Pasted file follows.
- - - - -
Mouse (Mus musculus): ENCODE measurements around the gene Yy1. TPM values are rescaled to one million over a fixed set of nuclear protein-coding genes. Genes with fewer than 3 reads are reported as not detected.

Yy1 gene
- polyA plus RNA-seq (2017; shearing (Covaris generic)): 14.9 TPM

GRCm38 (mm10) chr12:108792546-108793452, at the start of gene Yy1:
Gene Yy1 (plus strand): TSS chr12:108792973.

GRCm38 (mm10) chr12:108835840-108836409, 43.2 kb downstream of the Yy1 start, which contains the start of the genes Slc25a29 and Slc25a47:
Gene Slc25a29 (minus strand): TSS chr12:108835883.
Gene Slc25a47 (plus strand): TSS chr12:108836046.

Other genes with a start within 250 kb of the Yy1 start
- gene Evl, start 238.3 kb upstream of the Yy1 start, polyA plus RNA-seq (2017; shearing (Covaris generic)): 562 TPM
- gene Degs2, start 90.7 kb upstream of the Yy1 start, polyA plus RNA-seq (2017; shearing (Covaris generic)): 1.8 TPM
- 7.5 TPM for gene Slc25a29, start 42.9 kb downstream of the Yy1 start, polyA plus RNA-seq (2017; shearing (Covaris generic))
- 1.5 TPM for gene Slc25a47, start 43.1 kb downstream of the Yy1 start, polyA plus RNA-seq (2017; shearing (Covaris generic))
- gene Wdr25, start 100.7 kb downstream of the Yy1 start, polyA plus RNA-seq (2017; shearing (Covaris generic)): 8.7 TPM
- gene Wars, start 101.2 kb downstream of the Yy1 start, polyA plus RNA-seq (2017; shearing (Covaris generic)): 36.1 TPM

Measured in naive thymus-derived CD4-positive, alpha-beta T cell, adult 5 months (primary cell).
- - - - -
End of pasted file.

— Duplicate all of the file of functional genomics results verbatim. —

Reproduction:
Mouse (Mus musculus): ENCODE measurements around the gene Yy1. TPM values are rescaled to one million over a fixed set of nuclear protein-coding genes. Genes with fewer than 3 reads are reported as not detected.

Yy1 gene
- polyA plus RNA-seq (2017; shearing (Covaris generic)): 14.9 TPM

GRCm38 (mm10) chr12:108792546-108793452, at the start of gene Yy1:
Gene Yy1 (plus strand): TSS chr12:108792973.

GRCm38 (mm10) chr12:108835840-108836409, 43.2 kb downstream of the Yy1 start, which contains the start of the genes Slc25a29 and Slc25a47:
Gene Slc25a29 (minus strand): TSS chr12:108835883.
Gene Slc25a47 (plus strand): TSS chr12:108836046.

Other genes with a start within 250 kb of the Yy1 start
- gene Evl, start 238.3 kb upstream of the Yy1 start, polyA plus RNA-seq (2017; shearing (Covaris generic)): 562 TPM
- gene Degs2, start 90.7 kb upstream of the Yy1 start, polyA plus RNA-seq (2017; shearing (Covaris generic)): 1.8 TPM
- 7.5 TPM for gene Slc25a29, start 42.9 kb downstream of the Yy1 start, polyA plus RNA-seq (2017; shearing (Covaris generic))
- 1.5 TPM for gene Slc25a47, start 43.1 kb downstream of the Yy1 start, polyA plus RNA-seq (2017; shearing (Covaris generic))
- gene Wdr25, start 100.7 kb downstream of the Yy1 start, polyA plus RNA-seq (2017; shearing (Covaris generic)): 8.7 TPM
- gene Wars, start 101.2 kb downstream of the Yy1 start, polyA plus RNA-seq (2017; shearing (Covaris generic)): 36.1 TPM

Measured in naive thymus-derived CD4-positive, alpha-beta T cell, adult 5 months (primary cell).